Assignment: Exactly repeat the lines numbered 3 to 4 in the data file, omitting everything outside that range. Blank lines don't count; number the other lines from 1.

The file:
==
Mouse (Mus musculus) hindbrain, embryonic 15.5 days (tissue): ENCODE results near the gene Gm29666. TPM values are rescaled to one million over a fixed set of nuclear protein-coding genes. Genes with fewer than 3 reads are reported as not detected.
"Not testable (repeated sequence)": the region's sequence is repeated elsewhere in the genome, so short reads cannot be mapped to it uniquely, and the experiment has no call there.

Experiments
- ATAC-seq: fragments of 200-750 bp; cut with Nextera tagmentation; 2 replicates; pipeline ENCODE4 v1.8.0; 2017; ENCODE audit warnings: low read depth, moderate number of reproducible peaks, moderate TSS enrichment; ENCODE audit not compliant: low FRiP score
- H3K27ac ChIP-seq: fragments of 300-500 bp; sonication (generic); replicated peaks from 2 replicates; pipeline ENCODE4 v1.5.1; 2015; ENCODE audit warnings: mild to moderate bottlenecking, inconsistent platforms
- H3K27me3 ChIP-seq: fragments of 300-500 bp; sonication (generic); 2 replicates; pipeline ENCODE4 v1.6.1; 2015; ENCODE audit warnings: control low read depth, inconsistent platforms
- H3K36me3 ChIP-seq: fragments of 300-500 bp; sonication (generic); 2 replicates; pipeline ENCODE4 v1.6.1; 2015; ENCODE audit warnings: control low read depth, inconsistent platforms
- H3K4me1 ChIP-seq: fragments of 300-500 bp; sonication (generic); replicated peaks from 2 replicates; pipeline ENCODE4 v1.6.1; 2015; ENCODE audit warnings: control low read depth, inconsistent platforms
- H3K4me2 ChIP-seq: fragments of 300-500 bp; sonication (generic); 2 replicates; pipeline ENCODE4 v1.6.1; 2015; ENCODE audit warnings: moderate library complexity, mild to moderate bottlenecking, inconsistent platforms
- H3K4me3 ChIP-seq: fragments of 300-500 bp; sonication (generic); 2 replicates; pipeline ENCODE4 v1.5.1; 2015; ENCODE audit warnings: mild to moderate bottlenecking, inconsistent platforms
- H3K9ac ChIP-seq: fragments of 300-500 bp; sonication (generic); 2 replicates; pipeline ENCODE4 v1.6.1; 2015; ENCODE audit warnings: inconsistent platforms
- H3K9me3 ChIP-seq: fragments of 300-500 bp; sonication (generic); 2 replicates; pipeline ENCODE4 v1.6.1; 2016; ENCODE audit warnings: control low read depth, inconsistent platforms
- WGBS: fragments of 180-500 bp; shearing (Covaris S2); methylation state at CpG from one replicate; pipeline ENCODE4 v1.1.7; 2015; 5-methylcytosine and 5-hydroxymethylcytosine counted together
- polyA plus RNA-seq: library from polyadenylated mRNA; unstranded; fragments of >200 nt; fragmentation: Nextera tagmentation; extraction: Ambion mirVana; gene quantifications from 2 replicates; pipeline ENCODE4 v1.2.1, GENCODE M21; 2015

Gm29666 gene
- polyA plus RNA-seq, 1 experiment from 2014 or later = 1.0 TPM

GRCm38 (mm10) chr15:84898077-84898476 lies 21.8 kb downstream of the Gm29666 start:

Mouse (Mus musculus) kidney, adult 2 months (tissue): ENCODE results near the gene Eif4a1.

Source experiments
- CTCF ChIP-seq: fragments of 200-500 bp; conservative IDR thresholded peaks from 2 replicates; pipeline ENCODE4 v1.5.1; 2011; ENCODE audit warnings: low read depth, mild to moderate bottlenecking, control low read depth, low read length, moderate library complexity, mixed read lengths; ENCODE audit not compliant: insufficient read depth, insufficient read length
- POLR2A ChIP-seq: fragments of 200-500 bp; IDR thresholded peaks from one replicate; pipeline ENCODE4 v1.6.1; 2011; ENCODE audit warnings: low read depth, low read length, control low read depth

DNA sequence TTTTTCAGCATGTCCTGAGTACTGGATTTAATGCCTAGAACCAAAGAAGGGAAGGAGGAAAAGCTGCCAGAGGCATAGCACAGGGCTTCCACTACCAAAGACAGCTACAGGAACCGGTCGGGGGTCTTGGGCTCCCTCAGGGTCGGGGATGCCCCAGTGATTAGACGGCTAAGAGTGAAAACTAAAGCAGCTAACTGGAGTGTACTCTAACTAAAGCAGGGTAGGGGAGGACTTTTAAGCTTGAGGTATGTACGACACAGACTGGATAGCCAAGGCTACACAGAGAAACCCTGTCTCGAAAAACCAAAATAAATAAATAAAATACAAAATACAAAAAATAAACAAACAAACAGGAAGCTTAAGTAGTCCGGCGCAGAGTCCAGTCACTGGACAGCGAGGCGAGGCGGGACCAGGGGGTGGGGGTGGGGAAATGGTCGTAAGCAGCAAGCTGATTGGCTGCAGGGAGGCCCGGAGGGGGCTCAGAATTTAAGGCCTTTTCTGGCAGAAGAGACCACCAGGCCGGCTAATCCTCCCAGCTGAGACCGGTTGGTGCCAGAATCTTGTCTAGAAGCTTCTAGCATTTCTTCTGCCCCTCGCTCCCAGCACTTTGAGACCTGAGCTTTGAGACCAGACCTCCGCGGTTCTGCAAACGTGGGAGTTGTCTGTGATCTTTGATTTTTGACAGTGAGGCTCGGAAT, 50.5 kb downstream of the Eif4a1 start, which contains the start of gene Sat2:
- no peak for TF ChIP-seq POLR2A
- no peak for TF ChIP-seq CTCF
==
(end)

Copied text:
Experiments
- ATAC-seq: fragments of 200-750 bp; cut with Nextera tagmentation; 2 replicates; pipeline ENCODE4 v1.8.0; 2017; ENCODE audit warnings: low read depth, moderate number of reproducible peaks, moderate TSS enrichment; ENCODE audit not compliant: low FRiP score